Green Run Update: Preparations for Hot Fire Test Continue on Schedule

Preparations for conducting the final Green Run test for NASA’s Space Launch System (SLS) rocket are proceeding as planned, and the core stage is on schedule for a hot fire test tomorrow igniting all four of its RS-25 engines.

NASA is targeting a two-hour test window that opens at 5 p.m. EST Saturday, Jan.16, for the hot fire test at the agency’s Stennis Space Center near Bay St. Louis, Mississippi. Live coverage will begin at 4:20 p.m. on NASA Television and the agency’s website, followed by a post-test briefing approximately two hours after the test concludes.

The hot fire is the eighth and final test of the Green Run series to ensure the core stage of the SLS rocket is ready to launch Artemis missions to the Moon, beginning with Artemis I. The core stage includes the liquid hydrogen tank and liquid oxygen tank, four RS-25 engines, and the computers, electronics, and avionics that serve as the “brains” of the rocket. During the test, engineers will power up all the core stage systems, load more than 700,000 gallons of cryogenic, or supercold, propellant into the tanks, and fire all four engines at the same time to simulate the stage’s operation during launch, generating 1.6 million pounds of thrust.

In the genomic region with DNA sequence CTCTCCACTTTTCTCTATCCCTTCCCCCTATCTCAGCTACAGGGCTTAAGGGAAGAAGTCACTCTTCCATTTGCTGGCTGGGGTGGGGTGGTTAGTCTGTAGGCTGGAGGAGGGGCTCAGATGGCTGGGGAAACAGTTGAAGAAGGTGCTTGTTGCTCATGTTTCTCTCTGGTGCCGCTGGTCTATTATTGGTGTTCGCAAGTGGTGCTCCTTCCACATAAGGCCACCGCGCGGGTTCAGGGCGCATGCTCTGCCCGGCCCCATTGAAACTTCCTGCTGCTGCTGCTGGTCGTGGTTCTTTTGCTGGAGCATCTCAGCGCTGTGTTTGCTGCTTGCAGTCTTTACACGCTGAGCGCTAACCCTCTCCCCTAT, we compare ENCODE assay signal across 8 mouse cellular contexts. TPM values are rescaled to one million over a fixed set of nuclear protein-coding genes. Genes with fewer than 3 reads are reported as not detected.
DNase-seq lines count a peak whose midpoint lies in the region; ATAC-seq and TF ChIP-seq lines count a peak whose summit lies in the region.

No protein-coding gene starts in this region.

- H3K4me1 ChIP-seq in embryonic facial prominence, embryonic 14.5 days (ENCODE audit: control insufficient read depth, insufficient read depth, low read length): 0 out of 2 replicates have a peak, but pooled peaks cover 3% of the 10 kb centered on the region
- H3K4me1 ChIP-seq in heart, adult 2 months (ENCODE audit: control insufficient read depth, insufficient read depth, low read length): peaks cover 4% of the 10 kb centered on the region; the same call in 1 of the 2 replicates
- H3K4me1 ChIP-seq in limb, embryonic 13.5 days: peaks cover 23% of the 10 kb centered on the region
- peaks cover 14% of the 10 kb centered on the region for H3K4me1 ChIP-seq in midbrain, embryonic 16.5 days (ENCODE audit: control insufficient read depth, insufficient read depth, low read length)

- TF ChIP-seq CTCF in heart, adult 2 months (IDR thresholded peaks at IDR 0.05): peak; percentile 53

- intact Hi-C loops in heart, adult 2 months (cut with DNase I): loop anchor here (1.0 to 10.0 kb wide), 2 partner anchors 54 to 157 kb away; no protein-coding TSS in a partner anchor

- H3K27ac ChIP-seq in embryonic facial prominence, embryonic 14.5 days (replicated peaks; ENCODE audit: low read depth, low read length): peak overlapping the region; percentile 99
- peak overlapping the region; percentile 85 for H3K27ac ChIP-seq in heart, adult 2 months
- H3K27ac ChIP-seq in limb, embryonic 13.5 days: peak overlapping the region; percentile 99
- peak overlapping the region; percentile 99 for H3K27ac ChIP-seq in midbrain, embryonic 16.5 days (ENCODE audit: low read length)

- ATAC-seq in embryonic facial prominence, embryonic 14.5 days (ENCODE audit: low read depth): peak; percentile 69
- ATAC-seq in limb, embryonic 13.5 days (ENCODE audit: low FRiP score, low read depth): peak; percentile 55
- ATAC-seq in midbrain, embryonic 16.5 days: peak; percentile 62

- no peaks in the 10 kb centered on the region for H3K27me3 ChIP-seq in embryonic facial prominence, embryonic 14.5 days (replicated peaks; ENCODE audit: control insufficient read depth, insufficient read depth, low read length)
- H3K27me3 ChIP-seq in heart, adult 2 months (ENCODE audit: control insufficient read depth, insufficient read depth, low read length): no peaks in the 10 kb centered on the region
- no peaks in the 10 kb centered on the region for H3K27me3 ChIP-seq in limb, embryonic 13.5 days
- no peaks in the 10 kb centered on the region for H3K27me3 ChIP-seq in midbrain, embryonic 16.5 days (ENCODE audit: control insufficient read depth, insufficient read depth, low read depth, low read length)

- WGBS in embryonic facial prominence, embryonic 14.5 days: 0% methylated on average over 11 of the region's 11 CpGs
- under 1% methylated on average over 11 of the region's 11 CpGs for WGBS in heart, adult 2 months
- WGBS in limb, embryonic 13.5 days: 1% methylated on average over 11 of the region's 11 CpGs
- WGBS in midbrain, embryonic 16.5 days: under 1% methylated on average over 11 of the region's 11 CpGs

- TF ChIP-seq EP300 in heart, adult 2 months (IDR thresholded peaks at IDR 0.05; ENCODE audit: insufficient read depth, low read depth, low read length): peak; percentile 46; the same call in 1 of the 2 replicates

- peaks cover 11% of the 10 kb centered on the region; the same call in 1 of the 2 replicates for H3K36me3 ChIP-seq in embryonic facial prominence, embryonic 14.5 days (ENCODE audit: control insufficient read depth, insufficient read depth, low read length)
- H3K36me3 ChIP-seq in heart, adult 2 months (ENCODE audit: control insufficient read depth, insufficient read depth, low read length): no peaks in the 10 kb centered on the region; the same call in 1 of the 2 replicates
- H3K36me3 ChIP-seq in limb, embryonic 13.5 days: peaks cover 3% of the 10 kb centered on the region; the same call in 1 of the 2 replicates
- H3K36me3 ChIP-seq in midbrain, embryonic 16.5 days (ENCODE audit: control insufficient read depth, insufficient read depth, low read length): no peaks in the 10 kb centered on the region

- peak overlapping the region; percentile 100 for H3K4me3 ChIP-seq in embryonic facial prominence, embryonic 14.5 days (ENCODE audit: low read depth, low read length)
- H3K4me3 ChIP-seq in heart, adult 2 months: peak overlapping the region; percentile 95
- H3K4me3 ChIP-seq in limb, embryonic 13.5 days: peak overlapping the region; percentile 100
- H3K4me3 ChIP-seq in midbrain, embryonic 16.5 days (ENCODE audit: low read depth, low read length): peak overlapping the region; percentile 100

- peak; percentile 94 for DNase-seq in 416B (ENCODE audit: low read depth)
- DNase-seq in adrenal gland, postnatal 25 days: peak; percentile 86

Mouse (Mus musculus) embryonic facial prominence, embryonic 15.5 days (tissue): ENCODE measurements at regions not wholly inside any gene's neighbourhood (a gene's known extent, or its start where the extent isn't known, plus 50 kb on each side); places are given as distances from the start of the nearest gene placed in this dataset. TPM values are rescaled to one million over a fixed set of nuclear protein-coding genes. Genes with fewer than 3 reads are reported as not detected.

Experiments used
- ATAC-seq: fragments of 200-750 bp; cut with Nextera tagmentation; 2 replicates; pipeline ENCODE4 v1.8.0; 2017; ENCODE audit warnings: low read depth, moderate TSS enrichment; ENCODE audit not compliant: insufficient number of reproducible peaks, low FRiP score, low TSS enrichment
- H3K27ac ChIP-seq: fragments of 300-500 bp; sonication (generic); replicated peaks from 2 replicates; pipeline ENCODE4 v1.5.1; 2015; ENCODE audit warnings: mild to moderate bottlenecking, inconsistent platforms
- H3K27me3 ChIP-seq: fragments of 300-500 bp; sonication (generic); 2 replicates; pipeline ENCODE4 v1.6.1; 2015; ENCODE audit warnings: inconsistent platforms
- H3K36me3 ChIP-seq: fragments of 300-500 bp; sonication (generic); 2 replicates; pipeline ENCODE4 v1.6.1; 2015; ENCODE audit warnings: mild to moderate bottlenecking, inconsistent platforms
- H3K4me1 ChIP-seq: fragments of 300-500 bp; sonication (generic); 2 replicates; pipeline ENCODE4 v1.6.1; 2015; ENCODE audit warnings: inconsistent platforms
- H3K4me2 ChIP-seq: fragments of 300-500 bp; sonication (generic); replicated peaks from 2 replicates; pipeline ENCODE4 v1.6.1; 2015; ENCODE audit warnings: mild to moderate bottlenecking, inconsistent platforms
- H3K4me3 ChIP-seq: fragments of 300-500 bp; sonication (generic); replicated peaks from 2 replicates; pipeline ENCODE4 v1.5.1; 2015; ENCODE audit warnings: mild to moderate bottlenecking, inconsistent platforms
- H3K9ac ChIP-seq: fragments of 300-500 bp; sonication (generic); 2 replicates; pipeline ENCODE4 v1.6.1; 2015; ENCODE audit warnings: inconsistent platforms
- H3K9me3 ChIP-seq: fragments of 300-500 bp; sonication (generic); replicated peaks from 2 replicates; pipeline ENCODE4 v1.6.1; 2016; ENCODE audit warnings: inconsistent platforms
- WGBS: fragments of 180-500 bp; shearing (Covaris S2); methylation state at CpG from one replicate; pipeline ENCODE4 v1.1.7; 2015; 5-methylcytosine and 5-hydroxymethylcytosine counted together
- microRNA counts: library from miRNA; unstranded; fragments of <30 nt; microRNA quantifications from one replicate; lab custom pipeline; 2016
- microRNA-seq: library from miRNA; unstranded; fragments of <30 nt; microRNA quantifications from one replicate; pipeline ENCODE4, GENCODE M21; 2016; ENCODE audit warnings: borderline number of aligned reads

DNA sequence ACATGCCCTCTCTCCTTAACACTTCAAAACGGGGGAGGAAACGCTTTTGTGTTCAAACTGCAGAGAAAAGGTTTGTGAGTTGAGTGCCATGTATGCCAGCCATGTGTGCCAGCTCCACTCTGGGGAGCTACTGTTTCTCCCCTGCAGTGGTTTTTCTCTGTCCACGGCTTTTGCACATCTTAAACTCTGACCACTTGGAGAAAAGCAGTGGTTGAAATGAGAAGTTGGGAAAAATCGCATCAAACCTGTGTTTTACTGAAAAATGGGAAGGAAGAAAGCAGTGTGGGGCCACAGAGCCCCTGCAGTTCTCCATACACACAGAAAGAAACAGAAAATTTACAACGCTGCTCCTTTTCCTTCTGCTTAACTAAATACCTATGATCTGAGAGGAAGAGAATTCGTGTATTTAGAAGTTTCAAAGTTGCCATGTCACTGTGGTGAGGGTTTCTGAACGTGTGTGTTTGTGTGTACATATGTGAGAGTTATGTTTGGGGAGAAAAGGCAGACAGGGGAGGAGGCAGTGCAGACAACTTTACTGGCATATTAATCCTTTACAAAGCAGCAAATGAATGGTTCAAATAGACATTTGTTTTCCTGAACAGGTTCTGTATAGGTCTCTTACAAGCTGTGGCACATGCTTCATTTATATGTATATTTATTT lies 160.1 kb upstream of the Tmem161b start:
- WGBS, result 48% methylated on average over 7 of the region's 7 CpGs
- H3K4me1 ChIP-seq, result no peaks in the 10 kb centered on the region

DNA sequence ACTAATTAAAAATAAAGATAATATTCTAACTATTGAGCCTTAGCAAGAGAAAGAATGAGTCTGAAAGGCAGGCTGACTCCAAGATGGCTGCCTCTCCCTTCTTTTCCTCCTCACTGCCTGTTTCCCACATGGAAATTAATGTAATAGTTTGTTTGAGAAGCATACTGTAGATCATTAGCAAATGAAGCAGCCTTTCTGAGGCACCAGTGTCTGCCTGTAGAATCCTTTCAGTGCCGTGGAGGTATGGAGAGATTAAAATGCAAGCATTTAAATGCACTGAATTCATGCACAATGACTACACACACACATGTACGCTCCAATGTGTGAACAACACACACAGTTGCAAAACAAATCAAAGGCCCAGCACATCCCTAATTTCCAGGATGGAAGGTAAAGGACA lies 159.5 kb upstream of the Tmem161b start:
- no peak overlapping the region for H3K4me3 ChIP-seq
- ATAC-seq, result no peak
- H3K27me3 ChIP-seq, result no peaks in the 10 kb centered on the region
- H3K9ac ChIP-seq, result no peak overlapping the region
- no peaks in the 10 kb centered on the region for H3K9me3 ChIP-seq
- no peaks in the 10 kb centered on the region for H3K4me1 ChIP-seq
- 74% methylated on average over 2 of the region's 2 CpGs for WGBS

Learn more about Green Run, and check back at this blog for updates on the SLS core stage hot fire test.

This video explains exactly how NASA and its partners, core stage lead contractor Boeing, and RS-engines lead contractor, Aerojet Rocketdyne are bringing each part of the core stage to life for the Green Run hot fire test.

Green Run Update: Start of Avionics Power Up for Hot Fire Test

The countdown is underway for the hot fire test with the core stage of NASA’s Space Launch System (SLS) rocket, scheduled for Jan. 16. Engineers have initiated power up of the avionics for the Artemis I core stage.

On Saturday, Jan.16, the management team will provide approval to proceed into the test, followed by a briefing for the test team in the Test Control Center at the B test complex.

Six barges filled with liquid hydrogen and oxygen will supply the propellant to the B-2 test stand at NASA’s Stennis Space Center near Bay St. Louis, Mississippi, where the Green Run tests are taking place. The engines use cryogenic, or supercooled, liquid hydrogen as fuel and liquid oxygen as oxidizer to create combustion.

To fill each of the six barges, three for liquid oxygen and three for liquid hydrogen, it required 18 to 20 tanker trucks worth of propellant. The barges are towed by tug from a fuel depot at Stennis to the B-2 stand.

Learn more about Green Run, and check back at this blog for updates on the SLS core stage hot fire test.

In this video, SLS Stages Manager Julie Bassler, describes avionics and flight software testing conducted in the Systems Integration Laboratory at NASA’s Marshall Space Flight Center in Huntsville, Alabama, to support Green Run.